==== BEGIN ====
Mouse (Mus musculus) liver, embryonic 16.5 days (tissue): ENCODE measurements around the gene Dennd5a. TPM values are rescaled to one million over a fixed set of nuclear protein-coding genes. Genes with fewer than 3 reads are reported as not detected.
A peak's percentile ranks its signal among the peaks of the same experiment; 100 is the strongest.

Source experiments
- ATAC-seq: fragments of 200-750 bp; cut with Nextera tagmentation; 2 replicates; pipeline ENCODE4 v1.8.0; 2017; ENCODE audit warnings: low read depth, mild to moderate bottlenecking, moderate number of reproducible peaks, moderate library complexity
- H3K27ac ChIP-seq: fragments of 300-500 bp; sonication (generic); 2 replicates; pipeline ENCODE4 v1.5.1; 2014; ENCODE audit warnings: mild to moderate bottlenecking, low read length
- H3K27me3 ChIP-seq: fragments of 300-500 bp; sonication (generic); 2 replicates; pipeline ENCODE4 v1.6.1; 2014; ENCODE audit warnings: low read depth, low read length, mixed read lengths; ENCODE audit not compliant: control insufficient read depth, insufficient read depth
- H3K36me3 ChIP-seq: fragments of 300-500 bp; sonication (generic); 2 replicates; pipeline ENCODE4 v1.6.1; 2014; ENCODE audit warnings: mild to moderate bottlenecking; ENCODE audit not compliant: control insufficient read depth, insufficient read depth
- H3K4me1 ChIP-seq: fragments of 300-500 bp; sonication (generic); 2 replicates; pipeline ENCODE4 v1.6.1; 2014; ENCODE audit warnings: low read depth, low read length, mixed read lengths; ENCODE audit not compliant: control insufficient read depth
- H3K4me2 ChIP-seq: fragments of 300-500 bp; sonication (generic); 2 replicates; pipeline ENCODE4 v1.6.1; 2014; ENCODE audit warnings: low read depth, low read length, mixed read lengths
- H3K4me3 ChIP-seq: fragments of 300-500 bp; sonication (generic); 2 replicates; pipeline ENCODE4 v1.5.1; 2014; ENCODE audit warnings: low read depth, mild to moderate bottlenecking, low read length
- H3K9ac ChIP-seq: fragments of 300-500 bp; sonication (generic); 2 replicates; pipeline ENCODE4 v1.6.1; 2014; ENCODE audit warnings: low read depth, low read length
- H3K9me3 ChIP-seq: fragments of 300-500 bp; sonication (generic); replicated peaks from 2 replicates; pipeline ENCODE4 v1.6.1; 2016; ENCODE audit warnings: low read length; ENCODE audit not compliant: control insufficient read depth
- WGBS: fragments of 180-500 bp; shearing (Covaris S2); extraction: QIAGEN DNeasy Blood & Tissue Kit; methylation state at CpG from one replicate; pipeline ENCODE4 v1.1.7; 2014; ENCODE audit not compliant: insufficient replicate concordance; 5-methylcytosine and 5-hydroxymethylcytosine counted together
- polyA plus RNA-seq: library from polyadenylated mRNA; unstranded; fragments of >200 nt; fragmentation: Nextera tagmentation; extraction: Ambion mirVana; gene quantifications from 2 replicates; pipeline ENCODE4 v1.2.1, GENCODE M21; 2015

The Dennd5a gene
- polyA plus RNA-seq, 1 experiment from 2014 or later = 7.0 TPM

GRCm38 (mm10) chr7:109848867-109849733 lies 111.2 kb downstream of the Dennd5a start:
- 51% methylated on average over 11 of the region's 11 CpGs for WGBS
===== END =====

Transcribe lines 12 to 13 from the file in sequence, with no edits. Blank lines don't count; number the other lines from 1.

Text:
- H3K9me3 ChIP-seq: fragments of 300-500 bp; sonication (generic); replicated peaks from 2 replicates; pipeline ENCODE4 v1.6.1; 2016; ENCODE audit warnings: low read length; ENCODE audit not compliant: control insufficient read depth
- WGBS: fragments of 180-500 bp; shearing (Covaris S2); extraction: QIAGEN DNeasy Blood & Tissue Kit; methylation state at CpG from one replicate; pipeline ENCODE4 v1.1.7; 2014; ENCODE audit not compliant: insufficient replicate concordance; 5-methylcytosine and 5-hydroxymethylcytosine counted together